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An El Niño is forming along the equator in the eastern Pacific Ocean. And, there’s a higher-than-normal chance that it will be a strong El Niño, the National Oceanic and Atmospheric Administration said this week. That could have dramatic effects in the United States and globally later this year and into next.
Climate scientists are particularly interested in the possibility of hotter temperatures. Since things are already warmer than usual, they say a strong El Niño could send average global temperatures soaring to record highs.
El Niño is a natural climate model. Its counterpart La Niña ended in winter, after three years of catastrophic weather.
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The most recent ocean temperatures in the El Niño region, the central tropical and eastern Pacific Ocean, are just 0.1 degrees Celsius below the threshold needed for El Niño declarations, says Nat Johnson, of the Dynamics Laboratory NOAA’s Fluid Geophysics School, wrote in a blog. Post published on Thursday.
However, while the ocean appears to be poised, Johnson said the tropical atmosphere remains in more neutral territory in the atmospheric indices scientists monitor. But the signs are getting stronger, giving scientists more confidence in the July El Niño claim, Johnson said. The probability of a strong El Niño is about 55%.
What is El Nino?
El Niño is a natural climate pattern in which surface sea temperatures in the central tropical and eastern Pacific Ocean are warmer than average.
Its name means Boy, or Child Lord in Spanish. El Niño was initially recognized by fishermen off the coast of South America in the 1600s, with the arrival of unusually warm waters in the Pacific around Christmas.
The entire natural climate cycle is officially known as El Niño – Southern Oscillation, known to scientists as ENSO. Cycle changes between warmer and cooler ocean water in an area along the equator in the tropical Pacific. La Niña is marked by ocean waters that are cooler than the average for the region.
April sets a worldwide heat record
The ocean has warmed even as El Niño begins to form. NOAA April summary reflects warming temperature:
- Average global ocean temperatures set a record high for April at 1.55 degrees Fahrenheit above the long-term average.
- It is only 0.02 degrees below the record warm sea temperature set in January 2016 during a strong El Niño.
- The Southern Hemisphere experienced the hottest month on record.
- The global average temperature was the fourth warmest April in NOAA’s 174-year record, 1.8 degrees above the 20th-century average of 56.7 degrees Fahrenheit.
- April was the 530th consecutive month with temperatures above the 20th century average.
Why do we care about El Niño?
The ENSO cycle is a key factor government scientists consider when publishing winter weather forecasts because it primarily affects our weather during the colder months.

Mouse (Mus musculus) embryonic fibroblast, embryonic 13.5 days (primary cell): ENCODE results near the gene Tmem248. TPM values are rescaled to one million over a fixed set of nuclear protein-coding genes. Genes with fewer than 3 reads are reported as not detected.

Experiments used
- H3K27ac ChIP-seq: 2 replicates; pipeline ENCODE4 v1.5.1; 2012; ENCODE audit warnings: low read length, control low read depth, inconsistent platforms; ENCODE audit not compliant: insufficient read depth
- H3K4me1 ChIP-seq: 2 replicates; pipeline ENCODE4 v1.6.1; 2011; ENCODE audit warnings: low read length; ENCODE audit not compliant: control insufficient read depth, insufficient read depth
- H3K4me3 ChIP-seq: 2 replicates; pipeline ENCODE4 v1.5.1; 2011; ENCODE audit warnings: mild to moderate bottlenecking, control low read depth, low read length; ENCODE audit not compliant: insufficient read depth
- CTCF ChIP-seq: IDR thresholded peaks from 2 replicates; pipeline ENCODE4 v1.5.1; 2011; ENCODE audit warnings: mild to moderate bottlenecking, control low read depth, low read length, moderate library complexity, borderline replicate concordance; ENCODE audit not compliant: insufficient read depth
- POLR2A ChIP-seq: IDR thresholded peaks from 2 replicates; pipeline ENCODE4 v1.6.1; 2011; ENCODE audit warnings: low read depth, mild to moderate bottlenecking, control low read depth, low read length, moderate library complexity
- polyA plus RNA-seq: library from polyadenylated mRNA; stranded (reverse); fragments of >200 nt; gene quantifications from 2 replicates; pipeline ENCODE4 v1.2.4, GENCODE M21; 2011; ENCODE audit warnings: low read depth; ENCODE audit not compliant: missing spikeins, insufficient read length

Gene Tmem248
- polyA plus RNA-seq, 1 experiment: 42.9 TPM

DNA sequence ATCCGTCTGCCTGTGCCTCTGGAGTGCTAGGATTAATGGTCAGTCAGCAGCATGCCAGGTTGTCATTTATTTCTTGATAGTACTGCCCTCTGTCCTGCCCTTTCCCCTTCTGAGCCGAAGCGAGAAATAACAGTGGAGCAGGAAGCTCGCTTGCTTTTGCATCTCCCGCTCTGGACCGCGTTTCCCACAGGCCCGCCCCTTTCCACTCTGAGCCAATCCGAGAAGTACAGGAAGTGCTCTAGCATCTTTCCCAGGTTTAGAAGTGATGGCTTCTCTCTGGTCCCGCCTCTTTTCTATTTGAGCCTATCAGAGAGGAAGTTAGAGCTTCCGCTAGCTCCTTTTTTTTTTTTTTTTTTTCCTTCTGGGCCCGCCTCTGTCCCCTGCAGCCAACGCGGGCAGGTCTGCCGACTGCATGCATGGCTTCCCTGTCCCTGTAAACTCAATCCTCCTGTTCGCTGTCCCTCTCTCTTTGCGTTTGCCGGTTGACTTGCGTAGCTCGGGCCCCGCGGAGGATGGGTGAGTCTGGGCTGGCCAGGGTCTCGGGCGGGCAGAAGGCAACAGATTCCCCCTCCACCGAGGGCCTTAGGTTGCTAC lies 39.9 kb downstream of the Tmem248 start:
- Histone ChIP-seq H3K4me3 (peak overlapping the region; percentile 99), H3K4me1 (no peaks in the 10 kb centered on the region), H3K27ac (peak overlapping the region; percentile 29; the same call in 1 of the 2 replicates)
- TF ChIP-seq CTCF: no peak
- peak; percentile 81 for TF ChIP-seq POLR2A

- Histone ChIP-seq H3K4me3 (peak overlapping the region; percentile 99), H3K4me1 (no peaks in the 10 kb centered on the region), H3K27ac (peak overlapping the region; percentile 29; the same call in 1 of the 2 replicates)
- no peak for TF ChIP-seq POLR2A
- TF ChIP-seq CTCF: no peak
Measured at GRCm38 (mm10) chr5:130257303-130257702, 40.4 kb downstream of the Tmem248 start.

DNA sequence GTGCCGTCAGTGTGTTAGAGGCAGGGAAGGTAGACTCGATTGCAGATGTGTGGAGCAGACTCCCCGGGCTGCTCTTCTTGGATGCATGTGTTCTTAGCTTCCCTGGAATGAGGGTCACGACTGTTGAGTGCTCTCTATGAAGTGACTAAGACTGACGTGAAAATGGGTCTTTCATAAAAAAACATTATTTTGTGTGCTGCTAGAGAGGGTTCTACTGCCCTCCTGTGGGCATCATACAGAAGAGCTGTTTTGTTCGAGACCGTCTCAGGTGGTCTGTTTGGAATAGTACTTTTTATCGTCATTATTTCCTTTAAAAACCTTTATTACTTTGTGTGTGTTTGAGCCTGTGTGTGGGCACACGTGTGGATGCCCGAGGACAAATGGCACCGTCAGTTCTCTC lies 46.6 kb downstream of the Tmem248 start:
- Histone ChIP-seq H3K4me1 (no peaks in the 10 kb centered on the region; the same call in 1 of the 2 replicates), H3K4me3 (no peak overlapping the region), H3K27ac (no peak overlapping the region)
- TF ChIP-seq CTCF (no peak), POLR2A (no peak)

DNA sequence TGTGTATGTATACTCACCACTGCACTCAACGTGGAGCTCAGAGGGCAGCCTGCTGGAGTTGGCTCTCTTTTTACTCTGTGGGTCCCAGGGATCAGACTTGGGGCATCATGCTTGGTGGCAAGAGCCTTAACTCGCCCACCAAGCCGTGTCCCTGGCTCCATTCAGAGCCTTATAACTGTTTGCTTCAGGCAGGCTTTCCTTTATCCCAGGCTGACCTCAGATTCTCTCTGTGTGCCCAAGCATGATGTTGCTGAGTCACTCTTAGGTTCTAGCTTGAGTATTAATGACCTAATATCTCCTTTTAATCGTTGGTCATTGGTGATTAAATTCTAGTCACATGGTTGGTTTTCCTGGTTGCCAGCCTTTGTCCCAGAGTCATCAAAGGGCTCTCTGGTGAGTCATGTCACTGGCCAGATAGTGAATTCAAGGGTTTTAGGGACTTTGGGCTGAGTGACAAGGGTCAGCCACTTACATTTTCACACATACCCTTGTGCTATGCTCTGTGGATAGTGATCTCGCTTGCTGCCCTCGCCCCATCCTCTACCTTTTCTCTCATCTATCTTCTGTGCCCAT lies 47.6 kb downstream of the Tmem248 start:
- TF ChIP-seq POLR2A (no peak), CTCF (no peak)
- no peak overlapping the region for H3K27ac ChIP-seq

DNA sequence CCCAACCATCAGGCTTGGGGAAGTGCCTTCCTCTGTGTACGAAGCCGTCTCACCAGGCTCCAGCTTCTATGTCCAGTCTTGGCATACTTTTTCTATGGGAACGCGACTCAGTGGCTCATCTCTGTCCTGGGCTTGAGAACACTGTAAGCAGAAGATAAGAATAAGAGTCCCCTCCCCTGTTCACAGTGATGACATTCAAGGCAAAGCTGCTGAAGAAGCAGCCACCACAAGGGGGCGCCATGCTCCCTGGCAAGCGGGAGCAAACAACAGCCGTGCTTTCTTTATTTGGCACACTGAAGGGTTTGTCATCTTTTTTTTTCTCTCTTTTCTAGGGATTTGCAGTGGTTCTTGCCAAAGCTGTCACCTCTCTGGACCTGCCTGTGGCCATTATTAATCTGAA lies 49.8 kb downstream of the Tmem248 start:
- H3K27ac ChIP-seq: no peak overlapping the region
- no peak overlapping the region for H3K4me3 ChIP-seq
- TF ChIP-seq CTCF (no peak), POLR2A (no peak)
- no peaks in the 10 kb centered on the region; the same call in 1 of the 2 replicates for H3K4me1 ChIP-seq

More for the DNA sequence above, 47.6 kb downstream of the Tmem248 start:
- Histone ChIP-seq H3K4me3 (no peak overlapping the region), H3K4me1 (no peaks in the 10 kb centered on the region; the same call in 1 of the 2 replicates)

During an El Niño winter, the southern third of the United States is typically wetter than average conditions, while the northern third is more likely to have heat, said David DeWitt, director of the research agency. rain below normal. Climate Prediction Center.
That could be important for states like Washington, Oregon and Montana, DeWitt said, which get heavy winter annual rainfall. El Nino also means an increased chance of temperatures below normal across the southern US and above normal in the northern third of the country.
While El Niño means fewer storms and milder weather in the north, the threat of tornadoes is significantly greater in Central and South Florida, according to the National Weather Service.
During La Niña, conditions change, with colder and more stormy conditions in the north and warmer, less stormy conditions in the south.
Precipitation in the southern United States and the west coast of South America can cause devastating flooding during El Nino, while drought conditions in the western Pacific are linked to devastating wildfires in Australia.
What about storms?
El Niño also “tends to lead to an increase in vertical wind shear, which tends to reduce the number of hurricanes in the tropical Atlantic,” DeWitt said. Because winds prevent hurricanes from building a vertical structure that helps them grow stronger, NOAA and other forecasters take El Nino into account when making seasonal storm predictions.
However, El Niño can increase the number of hurricanes that form in the eastern Pacific basin.
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Could 2024 be the hottest year on record?
Although La Niña is known to cause a drop in average global temperatures, 2022 is still the sixth hottest year on records dating back to 1880.
With the arrival of El Niño, scientists predict that the average global temperature will increase markedly.
“It turns out that tropical Pacific sea surface temperatures act as a pacemaker for global surface temperatures,” DeWitt said. During El Niño events, global surface temperatures reflect rising temperatures in the tropical Pacific.
In an April blog post by the UK Met Office, Adam Scaife, head of its long-range forecasting division, said: “The current record for global temperatures occurred in 2016 and it is no coincidence that it follows the last major El Niño. If we have a big El Niño later this year, we have the potential to break the record for global temperature by 2024.”
The Bureau of Meteorology says an El Niño could at least temporarily push global average temperatures up to 1.5 degrees Celsius above pre-industrial temperatures, DeWitt said.
1.5 degrees Celsius above global temperatures over the long term is a level world leaders had hoped to avoid.
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